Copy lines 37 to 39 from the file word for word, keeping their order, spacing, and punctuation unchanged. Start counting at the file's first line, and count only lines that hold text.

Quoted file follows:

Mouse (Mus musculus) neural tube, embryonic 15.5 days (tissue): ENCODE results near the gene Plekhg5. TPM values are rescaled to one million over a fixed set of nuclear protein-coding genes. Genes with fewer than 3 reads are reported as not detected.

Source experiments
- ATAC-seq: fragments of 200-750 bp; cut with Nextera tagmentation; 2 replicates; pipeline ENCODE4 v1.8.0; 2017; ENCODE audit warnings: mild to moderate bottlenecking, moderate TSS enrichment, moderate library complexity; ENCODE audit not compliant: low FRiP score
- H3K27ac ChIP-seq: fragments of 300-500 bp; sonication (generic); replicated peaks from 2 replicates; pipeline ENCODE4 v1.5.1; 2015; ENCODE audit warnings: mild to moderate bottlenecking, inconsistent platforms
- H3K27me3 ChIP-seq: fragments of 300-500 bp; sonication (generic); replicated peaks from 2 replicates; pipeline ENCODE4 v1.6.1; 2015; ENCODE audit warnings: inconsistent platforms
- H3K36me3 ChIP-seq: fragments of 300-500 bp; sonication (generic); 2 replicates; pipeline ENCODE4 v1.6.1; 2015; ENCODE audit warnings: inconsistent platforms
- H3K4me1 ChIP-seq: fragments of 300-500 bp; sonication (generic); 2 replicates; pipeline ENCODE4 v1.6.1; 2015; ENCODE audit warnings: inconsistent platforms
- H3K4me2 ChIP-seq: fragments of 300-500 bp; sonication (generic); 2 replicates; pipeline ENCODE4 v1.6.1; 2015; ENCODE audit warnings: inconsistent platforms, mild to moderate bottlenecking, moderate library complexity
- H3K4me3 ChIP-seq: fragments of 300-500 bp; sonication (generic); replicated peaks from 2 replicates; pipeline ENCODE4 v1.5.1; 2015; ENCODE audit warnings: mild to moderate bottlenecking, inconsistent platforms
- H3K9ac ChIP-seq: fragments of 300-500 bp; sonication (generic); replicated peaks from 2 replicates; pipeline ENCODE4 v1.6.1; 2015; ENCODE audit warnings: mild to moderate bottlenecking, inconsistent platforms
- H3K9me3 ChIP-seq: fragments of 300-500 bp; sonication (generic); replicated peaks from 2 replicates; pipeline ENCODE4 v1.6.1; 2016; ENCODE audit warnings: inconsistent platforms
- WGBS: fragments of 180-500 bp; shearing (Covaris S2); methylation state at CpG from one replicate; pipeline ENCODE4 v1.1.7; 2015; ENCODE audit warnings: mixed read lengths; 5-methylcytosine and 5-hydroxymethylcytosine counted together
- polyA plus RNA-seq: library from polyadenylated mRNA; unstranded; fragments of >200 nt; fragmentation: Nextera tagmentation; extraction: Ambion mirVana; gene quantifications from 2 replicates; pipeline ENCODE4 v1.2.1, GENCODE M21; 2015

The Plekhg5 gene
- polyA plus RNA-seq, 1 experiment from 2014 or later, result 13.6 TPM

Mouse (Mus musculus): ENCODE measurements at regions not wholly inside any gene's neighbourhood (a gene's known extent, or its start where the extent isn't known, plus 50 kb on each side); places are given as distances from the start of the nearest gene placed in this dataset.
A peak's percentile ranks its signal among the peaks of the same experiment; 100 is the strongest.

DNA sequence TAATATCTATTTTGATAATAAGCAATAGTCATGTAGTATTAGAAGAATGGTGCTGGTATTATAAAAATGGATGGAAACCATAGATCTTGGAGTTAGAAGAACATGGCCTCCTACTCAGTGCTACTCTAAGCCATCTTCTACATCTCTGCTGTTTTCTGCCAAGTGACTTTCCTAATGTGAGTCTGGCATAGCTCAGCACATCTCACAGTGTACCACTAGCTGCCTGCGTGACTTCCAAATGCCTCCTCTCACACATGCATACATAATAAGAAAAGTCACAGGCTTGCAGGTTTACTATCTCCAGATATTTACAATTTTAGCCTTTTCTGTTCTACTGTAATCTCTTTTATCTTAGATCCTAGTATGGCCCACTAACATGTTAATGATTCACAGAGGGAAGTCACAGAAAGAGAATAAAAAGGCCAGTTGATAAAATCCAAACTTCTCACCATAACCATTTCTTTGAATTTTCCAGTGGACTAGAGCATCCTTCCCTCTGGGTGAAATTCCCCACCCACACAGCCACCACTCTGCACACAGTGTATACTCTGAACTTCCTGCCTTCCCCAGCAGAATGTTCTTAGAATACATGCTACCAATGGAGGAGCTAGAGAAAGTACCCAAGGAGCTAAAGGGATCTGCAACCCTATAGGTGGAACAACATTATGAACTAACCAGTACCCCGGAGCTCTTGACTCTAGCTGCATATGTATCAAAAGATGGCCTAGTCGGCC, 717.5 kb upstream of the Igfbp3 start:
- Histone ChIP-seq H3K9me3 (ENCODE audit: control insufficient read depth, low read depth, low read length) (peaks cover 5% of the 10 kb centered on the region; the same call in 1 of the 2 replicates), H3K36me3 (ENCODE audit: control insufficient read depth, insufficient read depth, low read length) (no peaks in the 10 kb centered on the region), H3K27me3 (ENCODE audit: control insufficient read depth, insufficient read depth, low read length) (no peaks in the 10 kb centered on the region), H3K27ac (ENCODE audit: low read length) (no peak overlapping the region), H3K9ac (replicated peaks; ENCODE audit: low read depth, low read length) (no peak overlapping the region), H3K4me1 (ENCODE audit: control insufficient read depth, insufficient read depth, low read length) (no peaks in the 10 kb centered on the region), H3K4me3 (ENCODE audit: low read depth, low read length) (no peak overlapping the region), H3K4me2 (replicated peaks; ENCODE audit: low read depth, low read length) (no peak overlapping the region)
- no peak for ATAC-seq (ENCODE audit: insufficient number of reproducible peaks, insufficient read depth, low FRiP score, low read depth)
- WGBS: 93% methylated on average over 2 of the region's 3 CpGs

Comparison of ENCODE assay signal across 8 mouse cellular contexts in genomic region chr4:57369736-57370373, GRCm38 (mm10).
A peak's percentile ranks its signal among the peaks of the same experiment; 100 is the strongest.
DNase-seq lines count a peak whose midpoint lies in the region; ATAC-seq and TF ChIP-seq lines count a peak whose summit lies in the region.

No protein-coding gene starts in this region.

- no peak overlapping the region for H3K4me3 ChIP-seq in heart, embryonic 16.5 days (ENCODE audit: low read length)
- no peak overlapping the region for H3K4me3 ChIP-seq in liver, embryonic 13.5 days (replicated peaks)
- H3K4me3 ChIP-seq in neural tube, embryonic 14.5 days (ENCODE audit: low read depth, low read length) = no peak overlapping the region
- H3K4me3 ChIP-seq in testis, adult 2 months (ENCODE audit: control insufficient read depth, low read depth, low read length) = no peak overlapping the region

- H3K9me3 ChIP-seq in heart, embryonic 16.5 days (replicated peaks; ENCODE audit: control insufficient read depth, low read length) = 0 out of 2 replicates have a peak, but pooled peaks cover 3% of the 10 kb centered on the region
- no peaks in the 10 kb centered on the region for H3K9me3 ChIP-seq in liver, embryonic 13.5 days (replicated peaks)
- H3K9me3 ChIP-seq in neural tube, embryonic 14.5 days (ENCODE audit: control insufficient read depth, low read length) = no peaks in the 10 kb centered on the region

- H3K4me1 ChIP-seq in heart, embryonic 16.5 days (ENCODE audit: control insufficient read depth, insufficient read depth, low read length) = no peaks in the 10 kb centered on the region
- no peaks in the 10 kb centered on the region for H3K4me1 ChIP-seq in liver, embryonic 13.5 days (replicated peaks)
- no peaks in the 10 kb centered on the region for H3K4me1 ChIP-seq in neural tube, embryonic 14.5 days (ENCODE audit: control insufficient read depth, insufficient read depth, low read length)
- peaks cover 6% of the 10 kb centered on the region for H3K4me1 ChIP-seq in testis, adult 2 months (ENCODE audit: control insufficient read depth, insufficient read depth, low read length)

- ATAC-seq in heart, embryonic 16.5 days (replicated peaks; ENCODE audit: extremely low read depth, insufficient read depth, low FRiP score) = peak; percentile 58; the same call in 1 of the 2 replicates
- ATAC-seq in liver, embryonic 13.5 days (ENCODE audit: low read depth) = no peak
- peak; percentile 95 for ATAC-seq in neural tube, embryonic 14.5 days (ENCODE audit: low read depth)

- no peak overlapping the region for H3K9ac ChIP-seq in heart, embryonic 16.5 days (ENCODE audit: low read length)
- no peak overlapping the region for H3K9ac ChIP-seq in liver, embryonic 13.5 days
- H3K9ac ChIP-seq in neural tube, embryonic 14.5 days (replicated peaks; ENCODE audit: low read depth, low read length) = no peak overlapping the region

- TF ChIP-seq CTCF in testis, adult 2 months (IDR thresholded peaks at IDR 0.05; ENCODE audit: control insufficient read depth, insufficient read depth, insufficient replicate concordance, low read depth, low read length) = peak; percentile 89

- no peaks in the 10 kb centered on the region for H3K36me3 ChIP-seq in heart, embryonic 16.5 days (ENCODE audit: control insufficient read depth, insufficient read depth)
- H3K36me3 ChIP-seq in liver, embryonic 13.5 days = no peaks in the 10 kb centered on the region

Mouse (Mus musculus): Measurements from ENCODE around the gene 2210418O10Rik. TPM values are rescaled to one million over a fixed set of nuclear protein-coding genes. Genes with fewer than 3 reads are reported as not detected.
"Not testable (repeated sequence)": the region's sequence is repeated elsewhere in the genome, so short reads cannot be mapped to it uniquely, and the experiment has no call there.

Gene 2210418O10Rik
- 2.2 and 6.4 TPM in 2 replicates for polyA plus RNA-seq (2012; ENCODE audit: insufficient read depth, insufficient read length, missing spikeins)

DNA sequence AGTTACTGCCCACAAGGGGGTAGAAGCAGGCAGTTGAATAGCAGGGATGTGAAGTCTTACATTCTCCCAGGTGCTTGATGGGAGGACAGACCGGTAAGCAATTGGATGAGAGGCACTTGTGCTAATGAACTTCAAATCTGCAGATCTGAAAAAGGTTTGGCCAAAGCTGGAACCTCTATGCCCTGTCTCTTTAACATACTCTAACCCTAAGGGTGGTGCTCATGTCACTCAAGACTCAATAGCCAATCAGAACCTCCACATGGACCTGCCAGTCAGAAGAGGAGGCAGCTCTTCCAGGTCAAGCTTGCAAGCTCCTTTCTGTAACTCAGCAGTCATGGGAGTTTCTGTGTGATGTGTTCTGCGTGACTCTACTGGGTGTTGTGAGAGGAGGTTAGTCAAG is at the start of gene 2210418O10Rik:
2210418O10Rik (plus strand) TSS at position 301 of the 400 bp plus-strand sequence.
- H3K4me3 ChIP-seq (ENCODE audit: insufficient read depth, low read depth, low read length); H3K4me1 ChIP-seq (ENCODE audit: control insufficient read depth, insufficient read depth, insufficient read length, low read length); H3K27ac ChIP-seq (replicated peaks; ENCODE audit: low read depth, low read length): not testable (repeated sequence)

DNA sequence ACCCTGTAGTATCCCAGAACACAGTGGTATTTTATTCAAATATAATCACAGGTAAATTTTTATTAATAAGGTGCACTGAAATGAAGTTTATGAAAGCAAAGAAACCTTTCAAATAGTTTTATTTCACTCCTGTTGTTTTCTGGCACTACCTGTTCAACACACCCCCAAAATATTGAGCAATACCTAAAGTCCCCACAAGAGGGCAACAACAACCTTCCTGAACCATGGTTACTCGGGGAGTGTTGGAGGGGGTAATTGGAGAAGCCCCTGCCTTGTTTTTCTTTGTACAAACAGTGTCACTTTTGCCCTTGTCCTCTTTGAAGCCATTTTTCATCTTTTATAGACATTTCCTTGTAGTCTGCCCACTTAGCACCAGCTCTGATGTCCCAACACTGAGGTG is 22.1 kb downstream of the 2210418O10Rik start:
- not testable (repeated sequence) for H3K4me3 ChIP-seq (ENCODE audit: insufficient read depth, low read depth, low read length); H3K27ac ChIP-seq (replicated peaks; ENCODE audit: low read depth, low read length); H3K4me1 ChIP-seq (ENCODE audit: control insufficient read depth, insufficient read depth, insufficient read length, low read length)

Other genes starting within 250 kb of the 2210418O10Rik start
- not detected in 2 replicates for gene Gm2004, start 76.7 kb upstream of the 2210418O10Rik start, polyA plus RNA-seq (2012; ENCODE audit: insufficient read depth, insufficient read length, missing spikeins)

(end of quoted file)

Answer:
- ATAC-seq in heart, embryonic 16.5 days (replicated peaks; ENCODE audit: extremely low read depth, insufficient read depth, low FRiP score) = peak; percentile 58; the same call in 1 of the 2 replicates
- ATAC-seq in liver, embryonic 13.5 days (ENCODE audit: low read depth) = no peak
- peak; percentile 95 for ATAC-seq in neural tube, embryonic 14.5 days (ENCODE audit: low read depth)